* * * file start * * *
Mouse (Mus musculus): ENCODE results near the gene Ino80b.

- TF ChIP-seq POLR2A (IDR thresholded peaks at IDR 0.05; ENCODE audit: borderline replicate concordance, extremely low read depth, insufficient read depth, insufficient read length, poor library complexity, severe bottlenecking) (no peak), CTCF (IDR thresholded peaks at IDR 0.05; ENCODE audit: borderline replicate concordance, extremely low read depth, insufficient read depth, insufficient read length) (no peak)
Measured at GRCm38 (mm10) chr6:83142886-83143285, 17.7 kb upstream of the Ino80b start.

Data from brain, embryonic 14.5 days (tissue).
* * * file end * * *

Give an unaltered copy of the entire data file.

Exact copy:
Mouse (Mus musculus): ENCODE results near the gene Ino80b.

- TF ChIP-seq POLR2A (IDR thresholded peaks at IDR 0.05; ENCODE audit: borderline replicate concordance, extremely low read depth, insufficient read depth, insufficient read length, poor library complexity, severe bottlenecking) (no peak), CTCF (IDR thresholded peaks at IDR 0.05; ENCODE audit: borderline replicate concordance, extremely low read depth, insufficient read depth, insufficient read length) (no peak)
Measured at GRCm38 (mm10) chr6:83142886-83143285, 17.7 kb upstream of the Ino80b start.

Data from brain, embryonic 14.5 days (tissue).